Special Issue "Nanotechnology in Agriculture and Food Industry"

A special issue of Nanomaterials (ISSN 2079-4991).

Deadline for manuscript submissions: closed (31 July 2020).

Special Issue Editors

Dr. Cubadda Francesco
Website
Guest Editor
Istituto Superiore di Sanità - National Institute of Health, Rome, Italy
Interests: analytical chemistry; food safety; micronutrient nutrition; nanomaterials; nanotoxicology; nanotechnology agri-food applications; risk assessment
Dr. Federica Aureli
Website
Guest Editor
Istituto Superiore di Sanità - National Institute of Health, Rome, Italy
Interests: analytical chemistry; mass spectrometry; hyphenated techniques; nanomaterials; food safety; risk assessment

Special Issue Information

Dear Colleagues,

The broad area of food, nutrition, and health is becoming a favorite sector for nanotechnology applications aimed at generating novel and useful properties by bringing materials to the nanoscale. This is especially true in the agri–food sector, where a number of nanotechnology applications are rapidly emerging in a variety of areas, from agricultural production (e.g. nano-formulated agrochemicals, such as nano-fertilizers and nano-pesticides, animal feeds, etc.), to food processing (nano-sized ingredients, nutritional supplements, and additives) and packaging (food contact materials).

It is indisputable that nanotechnology applications in the food sector may bring benefits, for example, they may lead to the production of improved nutrient sources (as a result of higher bioavailability or less severe side-effects upon ingestion). However, potential risks have to be assessed and excluded. Although making materials smaller can generate novel and useful properties, concerns exist on the potential risks related to the interactions of nano-sized materials with cellular components, which may ultimately harm human health. The unique physicochemical properties of engineered nanomaterials may influence the toxicological properties, first of all the toxicokinetic behaviour, and an appropriate nano-specific risk assessment has to be carried out for nanotechnology applications that result in the presence of nanoparticles in food.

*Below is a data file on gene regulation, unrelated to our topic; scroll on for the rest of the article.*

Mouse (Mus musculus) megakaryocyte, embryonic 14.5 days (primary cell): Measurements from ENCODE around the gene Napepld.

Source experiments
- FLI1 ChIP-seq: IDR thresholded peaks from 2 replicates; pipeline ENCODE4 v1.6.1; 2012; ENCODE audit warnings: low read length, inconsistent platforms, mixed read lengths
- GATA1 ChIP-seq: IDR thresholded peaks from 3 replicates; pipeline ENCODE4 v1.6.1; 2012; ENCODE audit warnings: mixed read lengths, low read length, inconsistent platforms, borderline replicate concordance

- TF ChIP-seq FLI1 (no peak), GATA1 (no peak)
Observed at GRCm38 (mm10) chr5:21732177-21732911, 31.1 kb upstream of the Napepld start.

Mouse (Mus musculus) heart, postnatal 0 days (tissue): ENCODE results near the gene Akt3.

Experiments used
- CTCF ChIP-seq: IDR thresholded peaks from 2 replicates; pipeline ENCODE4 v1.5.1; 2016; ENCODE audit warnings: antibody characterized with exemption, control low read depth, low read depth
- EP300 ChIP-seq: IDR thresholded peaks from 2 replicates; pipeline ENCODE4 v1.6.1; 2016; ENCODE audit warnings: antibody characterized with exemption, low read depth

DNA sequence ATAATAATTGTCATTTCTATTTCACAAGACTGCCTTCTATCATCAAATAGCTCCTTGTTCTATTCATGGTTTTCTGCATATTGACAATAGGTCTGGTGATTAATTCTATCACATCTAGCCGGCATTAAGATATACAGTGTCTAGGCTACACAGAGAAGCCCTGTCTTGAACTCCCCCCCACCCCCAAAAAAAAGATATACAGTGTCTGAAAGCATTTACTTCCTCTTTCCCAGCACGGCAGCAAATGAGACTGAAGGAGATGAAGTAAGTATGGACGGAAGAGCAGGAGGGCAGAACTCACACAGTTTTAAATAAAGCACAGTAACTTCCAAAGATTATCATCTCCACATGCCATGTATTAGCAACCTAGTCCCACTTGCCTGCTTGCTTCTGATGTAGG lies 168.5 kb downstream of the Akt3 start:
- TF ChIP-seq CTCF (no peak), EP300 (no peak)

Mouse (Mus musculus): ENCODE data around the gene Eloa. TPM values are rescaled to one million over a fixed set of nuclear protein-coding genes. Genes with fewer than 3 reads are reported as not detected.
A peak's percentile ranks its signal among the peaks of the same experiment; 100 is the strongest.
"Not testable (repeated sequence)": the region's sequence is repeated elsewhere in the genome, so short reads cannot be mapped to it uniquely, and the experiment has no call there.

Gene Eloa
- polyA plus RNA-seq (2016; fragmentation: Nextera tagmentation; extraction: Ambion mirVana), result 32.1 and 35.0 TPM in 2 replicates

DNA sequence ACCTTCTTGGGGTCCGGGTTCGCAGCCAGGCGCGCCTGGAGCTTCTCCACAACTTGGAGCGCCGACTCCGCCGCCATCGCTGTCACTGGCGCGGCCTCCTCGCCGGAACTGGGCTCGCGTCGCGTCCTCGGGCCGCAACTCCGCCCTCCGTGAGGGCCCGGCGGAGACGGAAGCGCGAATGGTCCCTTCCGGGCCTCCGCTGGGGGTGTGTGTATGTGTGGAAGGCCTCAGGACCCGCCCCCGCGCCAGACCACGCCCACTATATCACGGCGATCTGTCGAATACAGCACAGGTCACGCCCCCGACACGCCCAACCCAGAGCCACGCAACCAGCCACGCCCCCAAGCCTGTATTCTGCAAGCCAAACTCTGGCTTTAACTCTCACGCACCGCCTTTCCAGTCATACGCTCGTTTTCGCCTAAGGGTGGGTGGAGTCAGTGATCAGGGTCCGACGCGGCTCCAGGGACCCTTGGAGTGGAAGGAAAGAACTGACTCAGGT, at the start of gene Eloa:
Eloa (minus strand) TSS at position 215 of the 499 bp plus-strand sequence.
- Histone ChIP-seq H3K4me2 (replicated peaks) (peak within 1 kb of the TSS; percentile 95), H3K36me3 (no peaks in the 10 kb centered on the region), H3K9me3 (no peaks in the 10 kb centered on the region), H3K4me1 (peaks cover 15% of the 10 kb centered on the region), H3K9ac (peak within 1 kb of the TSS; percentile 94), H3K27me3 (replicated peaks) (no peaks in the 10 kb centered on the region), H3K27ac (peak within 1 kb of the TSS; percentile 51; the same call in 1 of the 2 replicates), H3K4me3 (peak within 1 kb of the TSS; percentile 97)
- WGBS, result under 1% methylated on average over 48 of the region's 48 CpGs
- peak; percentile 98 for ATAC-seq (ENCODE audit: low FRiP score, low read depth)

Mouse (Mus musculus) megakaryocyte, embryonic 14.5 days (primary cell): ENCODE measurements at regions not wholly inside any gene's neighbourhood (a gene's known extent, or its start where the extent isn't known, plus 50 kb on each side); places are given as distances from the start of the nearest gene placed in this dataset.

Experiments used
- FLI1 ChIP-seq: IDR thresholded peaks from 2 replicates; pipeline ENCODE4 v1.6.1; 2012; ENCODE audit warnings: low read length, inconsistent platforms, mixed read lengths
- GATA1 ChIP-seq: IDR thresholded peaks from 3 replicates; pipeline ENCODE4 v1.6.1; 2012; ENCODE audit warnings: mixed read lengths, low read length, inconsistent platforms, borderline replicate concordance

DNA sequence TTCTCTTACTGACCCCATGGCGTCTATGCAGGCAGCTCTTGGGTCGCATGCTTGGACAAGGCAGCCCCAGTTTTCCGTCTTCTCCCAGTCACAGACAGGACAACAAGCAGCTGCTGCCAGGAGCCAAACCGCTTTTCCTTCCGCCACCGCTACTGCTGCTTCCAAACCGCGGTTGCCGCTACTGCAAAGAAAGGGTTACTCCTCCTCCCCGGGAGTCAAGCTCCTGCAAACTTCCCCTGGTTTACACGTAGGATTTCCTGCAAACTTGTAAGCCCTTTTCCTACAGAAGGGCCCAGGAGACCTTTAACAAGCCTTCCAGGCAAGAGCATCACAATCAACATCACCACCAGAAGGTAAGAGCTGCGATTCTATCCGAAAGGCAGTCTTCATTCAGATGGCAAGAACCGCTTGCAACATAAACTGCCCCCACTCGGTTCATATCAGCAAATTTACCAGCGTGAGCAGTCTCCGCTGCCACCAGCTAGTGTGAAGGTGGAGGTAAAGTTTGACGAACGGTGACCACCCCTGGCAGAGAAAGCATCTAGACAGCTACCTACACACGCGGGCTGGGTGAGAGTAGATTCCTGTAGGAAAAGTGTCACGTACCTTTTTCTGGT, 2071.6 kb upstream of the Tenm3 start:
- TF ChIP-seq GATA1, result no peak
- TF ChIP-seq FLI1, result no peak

This Special Issue aims to provide an overview of the current and projected nanotechnology applications in agriculture and the food industry, as well as of the developments in assessing the safety of nanomaterials, with emphasis on the development of appropriate nano-specific risk assessment approaches.

Dr. Cubadda Francesco
Dr. Federica Aureli
Guest Editors

Manuscript Submission Information

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Keywords

  • nanomaterials
  • nanotechnology applications
  • agricultural production
  • food processing
  • food packaging
  • nano-safety
  • nano-specific risk assessment

Published Papers (10 papers)

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Research

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Open AccessArticle
Effects of Few-Layer Graphene on the Sexual Reproduction of Seed Plants: An In Vivo Study with Cucurbita pepo L.
Nanomaterials 2020, 10(9), 1877; https://doi.org/10.3390/nano10091877 - 19 Sep 2020
Abstract
Products containing graphene-related materials (GRMs) are becoming quite common, raising concerns for environmental safety. GRMs have varying effects on plants, but their impact on the sexual reproduction process is largely unknown. In this study, the effects of few-layer graphene (FLG) and a similarly [...] Read more.
Products containing graphene-related materials (GRMs) are becoming quite common, raising concerns for environmental safety. GRMs have varying effects on plants, but their impact on the sexual reproduction process is largely unknown. In this study, the effects of few-layer graphene (FLG) and a similarly layered phyllosilicate, muscovite mica (MICA), were tested in vivo on the reproductive structures, i.e., pollen and stigma, of Cucurbita pepo L. ssp. pepogreyzini’ (summer squash, zucchini). Pollen was exposed to FLG or MICA, after careful physical-chemical characterization, at concentrations of 0.5 and 2 mg of nanomaterial (NM) per g of pollen for up to six hours. Following this, pollen viability was tested. Stigmas were exposed to FLG or MICA for three hours and then analyzed by environmental scanning electron microscopy to verify possible alterations to their surface. Stigmas were then hand-pollinated to verify the effects of the two NMs on pollen adhesion and in vivo pollen germination. FLG and MICA altered neither pollen viability nor the stigmatic surface. However, both NMs equivalently decreased pollen adhesion and in vivo germination compared with untreated stigmas. These effects deserve further attention as they could impact on production of fruits and seeds. Importantly, it was shown that FLG is as safe as a naturally occurring nanomaterial. Full article
(This article belongs to the Special Issue Nanotechnology in Agriculture and Food Industry)
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Open AccessArticle
Pyrogenic and Precipitated Amorphous Silica Nanoparticles Differentially Affect Cell Responses to LPS in Human Macrophages
Nanomaterials 2020, 10(7), 1395; https://doi.org/10.3390/nano10071395 - 18 Jul 2020
Abstract
Previous work has demonstrated that precipitated (NM-200) and pyrogenic (NM-203) Amorphous Silica Nanoparticles (ASNPs) elicit the inflammatory activation of murine macrophages, with more pronounced effects observed with NM-203. Here, we compare the effects of low doses of NM-200 and NM-203 on human macrophage-like [...] Read more.